Next step in gaming technology: Cloud Streaming

About two years ago when I got Steam In-Home Streaming working, something clicked in my head. Oh my god, this is the next step in gaming! I was using my 2014 Macbook, which was unable to handle modern games at even the most basic settings, to play games like Bioshock Infinite and Dota 2 at max settings. It immediately clicked to me back then: I knew that eventually gamers, even PC gamers, would no longer build their own machines. Exactly like how enterprises migrate their on-premise infrastructures to cloud hosting solutions, I envisioned gamers doing the same. What is a gaming PC (or console!) other than a type of infrastructure?

Now in 2018, it looks like that vision is fast approaching. There are companies that are taking gaming to the next level: cloud streaming. Google is developing Project Stream, Microsoft is working on Project xCloud, and third party companies like Vortex are already selling subscription packages. The way this technology works is very similar to how users watch videos on Youtube. There is a server, hosted by a company, that users consume media from. However in this case, that server has a video game installed, and is streaming a “video” of that game. The user in turn streams commands back to the server and, with the low latency of high speed internet today, is able to have a high quality gaming experience.

In my opinion this technology will drastically change the gaming industry in the near future. Why pay $2,000 for a high end PC that will become obsolete in 5 years when you can just pay a monthly subscription for a service that will continuously grow and improve? Why buy a $300 console when you can just use a $100 tablet to stream high quality games? There are already clients now like Moonstream that are compatible with iOS and Android. Yes, today you can play Overwatch on your phone if you wanted to.

This technology is still in its infant stage, so it is still too expensive for most people to buy into just yet. But I’m excited to see how cloud streaming will innovate the industry.

Apple’s new TV app comes with iOS 10.2

Image result for apple tv app

It looks like with the iOS 10.2 update comes a new app, simply named “TV.” It replaces the old Videos app that very few people actually used (who saves videos onto iOS when it’s so tedious?). If you have Hulu installed, you will have the option of linking it to the TV app so that Apple can learn about your viewing habits. That’s not me being paranoid, you will literally get a pop-up telling you that Apple will be monitoring what you watch.

If you do link a streaming service to the Apple TV app, that does not mean that you can actually view those videos from within the TV app. When I linked Hulu, I found that trying to watch Hulu videos routed me out of the TV app and into the Hulu app. From within the TV app, you can browse part of the Hulu catalog, but definitely not the entire thing. I was able to find Hulu episodes of Family Guy from within the TV app, but not Adventure Time. It looks like the TV app, as of now, is not designed to enhance or provide a streaming service.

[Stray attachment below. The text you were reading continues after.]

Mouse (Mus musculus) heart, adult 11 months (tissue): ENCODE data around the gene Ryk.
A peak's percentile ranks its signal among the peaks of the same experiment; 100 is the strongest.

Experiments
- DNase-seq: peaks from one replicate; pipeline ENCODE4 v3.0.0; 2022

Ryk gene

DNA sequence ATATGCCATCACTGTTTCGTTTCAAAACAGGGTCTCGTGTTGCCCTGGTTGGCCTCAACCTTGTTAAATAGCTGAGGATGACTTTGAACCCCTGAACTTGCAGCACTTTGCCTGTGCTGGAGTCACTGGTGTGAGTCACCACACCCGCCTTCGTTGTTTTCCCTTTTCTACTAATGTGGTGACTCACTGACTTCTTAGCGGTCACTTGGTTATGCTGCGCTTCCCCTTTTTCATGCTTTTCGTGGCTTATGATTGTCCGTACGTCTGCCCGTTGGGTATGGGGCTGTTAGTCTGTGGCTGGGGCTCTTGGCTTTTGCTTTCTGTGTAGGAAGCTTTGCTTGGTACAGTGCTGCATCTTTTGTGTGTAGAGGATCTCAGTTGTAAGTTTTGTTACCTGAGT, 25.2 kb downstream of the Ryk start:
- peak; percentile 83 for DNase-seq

In my opinion the TV app is extremely useless unless you want to buy videos from iTunes. If you do decide to do that, you’ll be able to view your purchased videos on both iOS and Apple TV. I’m not alone in thinking that this app is pretty much a waste of time for most people. However, this might not be the case forever. It looks like Yahoo News is predicting that the Apple TV app is actually a precursor to an entirely new streaming service.

In regards to mobile device management (MDM), this app is too new to be controlled by any MDM platforms. As of this writing, the Apple Configurator Tool was last updated on September 13, 2016, which means that even Apple’s official tool cannot create restriction policies for the TV app. However, MDM restriction policies already exist for the iTunes store, apps, and music. SAP Afaria has had these policies available for years. I predict that eventually Apple will allow the TV app to be managed by MDM. Based on MDM history, Apple has already acknowledged that enterprises will want to manage the type content that employees see on their mobile devices. It’s just a matter of time before Apple releases the same type of MDM capability to restrict the TV app. The only thing weird is that…they released the TV app before MDM can even restrict it. I’m sure right now there are companies out there that are unhappy that their employees can use the TV app on their upgraded iOS device (unsupervised devices cannot be prevented from upgrading). Time and time again, Apple has proven that they value the common consumer before the enterprise. But it’s this type of thing that makes being an MDM admin interesting!

Afaria restriction policy

Other notes:

  • Looks like if you are a Comcast customer, you might have some SSO problems with the TV app. That means that you will have to do multiple sign-ins to see all content.
  • Netflix and Amazon Prime are completely incompatible.